I hope I get some time to look deeper in to this tomorrow.

Thanks

Tor Martin
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Old 10th December 2003, 09:32 PM   #6
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Lightbulb Hidden Fuse

Quote:
Originally posted by Tor M
Hi!
Thanks for advice.

My problem is that the player is completley dead. No light, nothing...
The only thing I know is that I have 230v after the switch. Haven`t had time to look any more in to it yet. All though I`m by education is an engineer I have to work at the postalservice (no engineering jobs around at the moment...) and now this close to christmas they would liked me to be at work around the clock!

I fear that the power transformer somehow have broken. I don`t know why though....

I know that my original clock works, but the player should power up even without a clock.

I had hoped that it was the main fuse that were broken, but measuring between thoose two pins at the trafo showed only 0,5 ohm resistanse. It should be more than that if it was broken.?.
But why do they place the fuse such a stupid place as inside the transformer? Just to force us to buy new orginal parts?

I hope I get some time to look deeper in to this tomorrow.

Thanks

Tor Martin
Hello Tor,
Some transformers have hidden non-replacable fuses. Others have built in fuses that can be bypassed. I remember an Audio Alchemy supply. Can be a non resettable overtemperature fuse or a high current limiting one.
Quite simple if you have AC on the primaries you also should have AC on the secondaries. If not transformer dead/ Kaput.
It is all for for fire precaution I suppose.
Still remember that guy that had a defective fuse in his CD Player. He replaced the fuse by a bigger one, again and again and finally put in a 15A(!) car fuse. Then he blew the houses mainsfuse and I was called in because the player was causing problems....
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Old 12th December 2003, 07:48 AM   #7
Tor M is offline Tor M  Norway
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Hi Elso and everybody helping me out.

I finally got time to do some measuring.

I have voltage after the trafo. I measured about 9 v ac over the bridges. But here is the strange thing. All the - supplys seems to be fine, from the output of the bridge all the way through the player, but all the + supplys seems to give only 1-2V dc, starting at the bridge.

Does this means the diodes in the bridge used for + rectifying is gone? Or does the transformer put out some kind of werid ac.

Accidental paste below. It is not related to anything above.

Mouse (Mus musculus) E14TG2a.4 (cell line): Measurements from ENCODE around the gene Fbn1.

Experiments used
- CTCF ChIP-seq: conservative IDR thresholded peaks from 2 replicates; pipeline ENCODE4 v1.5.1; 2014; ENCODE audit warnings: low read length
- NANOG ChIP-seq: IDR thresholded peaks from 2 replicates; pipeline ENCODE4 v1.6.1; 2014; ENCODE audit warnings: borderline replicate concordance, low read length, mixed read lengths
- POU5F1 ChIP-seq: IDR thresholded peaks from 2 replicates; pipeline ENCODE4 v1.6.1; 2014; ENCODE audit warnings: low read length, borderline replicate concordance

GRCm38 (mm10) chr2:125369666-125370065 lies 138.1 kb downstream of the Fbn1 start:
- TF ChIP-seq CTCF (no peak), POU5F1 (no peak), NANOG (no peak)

I`m gonna measure the diodes now, and I`ll change them anyway to see if it helps.

I`ll let you know where the journey leads.

Thanks

Tor Martin
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Old 12th December 2003, 08:30 AM   #8
Tor M is offline Tor M  Norway
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Ok changing the diodes didn`t help.

Also this time i noticed that the trafo gets very hot when powered on for a while. It`s probably broken just giving me negative pulses of the ac to rectify.

I guess I`ll have to get a local repair shop to order me a new one. Probably costs ten times a trafo thats not special made for Pioneer.

Tor Martin
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Old 12th December 2003, 09:49 AM   #9
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check ur trafo out of circuit (not connected to anything) if it has got the correct volatges it's probably ur bridge rectifiers, caps shorting out or regulators not working...should be a simple fix...and since u were messing with the clock...I would uess the regulator got shot somehow while u were fiddling around...
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Old 12th December 2003, 10:50 AM   #10
Tor M is offline Tor M  Norway
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Hi!

Thanks, I`ll measure the trafo unconnected before I order a new one. But I think it`s probably the trafo where the main problem is.

There is two bridges in my player, one seperate for analog and one for the rest, and they are in paralell from the same secondarys on the trafo. They both show the same.
My guess is since it usen one bridge to make + and - dc probably only one of the secondarys are broken. I just measured over the bridge, not between the bridge "inputs" and the centretap (ground) so I`ll have to measure this But I`m off to work and tomorrow I`m going to London. So I don`t know when I get the time to do it.

Thanks

Tor Martin